It’s easy to get caught up in bad news when it comes to the future of hunting, fishing and the outdoors.
I often hear claims that hunters and anglers are aging, their ranks are dwindling and, especially for hunters, issues such as access, lack of game and time are driving many away from the sport and the future is doomed.
I don’t believe it.
I think hunting, and interest in the outdoors in general, has a bright future. While others can waste time preaching doom and gloom, I think it’s better to focus on the positive and the up-and-coming hunters, anglers and conservationists.
There’s plenty to focus on.
The newly created Governor’s Youth Council for Hunting, Fishing and Conservation is a good place to start. It mirrors the Governor’s Advisory Council for Hunting, Fishing and Conservation and will be comprised of 20 high school students, ranging in age from 14 to 18. Council members will be charged with providing the Governor ideas on how to engage youth in conservation issues and our outdoor heritage.
I have no doubt it’s going to be a success and the council is a somewhat refreshing approach to addressing the issue of getting kids involved in the outdoors. It seems that every time there’s a push to connect kids to the outdoors, the legwork is being done by adults. While the work is admirable, I think it’s going to be more effective to let teens tell us how best to get youth interested in the outdoors.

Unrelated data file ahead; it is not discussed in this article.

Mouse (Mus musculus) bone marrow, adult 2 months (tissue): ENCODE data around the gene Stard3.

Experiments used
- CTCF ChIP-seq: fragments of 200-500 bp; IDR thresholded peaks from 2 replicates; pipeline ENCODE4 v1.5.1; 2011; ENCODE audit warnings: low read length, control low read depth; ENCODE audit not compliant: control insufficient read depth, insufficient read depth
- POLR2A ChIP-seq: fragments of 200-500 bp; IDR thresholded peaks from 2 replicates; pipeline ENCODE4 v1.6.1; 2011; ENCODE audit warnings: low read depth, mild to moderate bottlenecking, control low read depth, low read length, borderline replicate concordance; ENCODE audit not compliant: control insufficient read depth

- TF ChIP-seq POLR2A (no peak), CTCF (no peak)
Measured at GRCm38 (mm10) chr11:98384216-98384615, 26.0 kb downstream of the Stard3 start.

It’s a more direct approach, and one we should all be optimistic about.
But the youth council isn’t the only reason to be encouraged about the future of our outdoor heritage. Despite the common beliefs that kids just aren’t interested, are too busy or would rather play video games than hit the woods, I’ve seen plenty of evidence that the future generation shares our passion for the outdoors.
I saw it when I stopped by Frances Slocum State Park recently to meet with the kids involved with the Pennsylvania Outdoor Corps. The program is essentially a summer job, but the kids work at state parks and forests gaining valuable job training and educational opportunities while experiencing some of the most impressive public natural areas in the region.
And while the money is nice, it’s not what motivates the kids. The group I spent time with including a few individuals who wanted to become park rangers or pursue other conservation-related careers. And they all loved spending time working outdoors, getting to see our state parks firsthand.
I wrote a story about the group and since it appeared, I’ve been contacted by a few young people wanting to know how they can get involved with the program.
It was encouraging.
But there’s more.
I see a bright future for our outdoor sports when I see the number of kids that show up at the wildlife programs given by the Pennsylvania Game Commission each month at the Northeast Region Office in Dallas. I see it when I walk the banks of any stocked waterway on the first day of trout season and youngsters learning to cast and families spending the day together.
I see it when a mother told me her young son wants to learn about hunting and if I could recommend anything to help him get an opportunity. He enjoyed a pheasant hunt last winter and I’m working on a fall turkey hunt that is sure to give him the memory of a lifetime.
Want more evidence that today’s kids are interested in the outdoors?
The North Mountain Branch of the Quality Deer Management Association held an outdoors skills day for kids ages 5-17 last month in Noxen and 84 kids participated.
Kids don’t care about the outdoors?
I’m not convinced.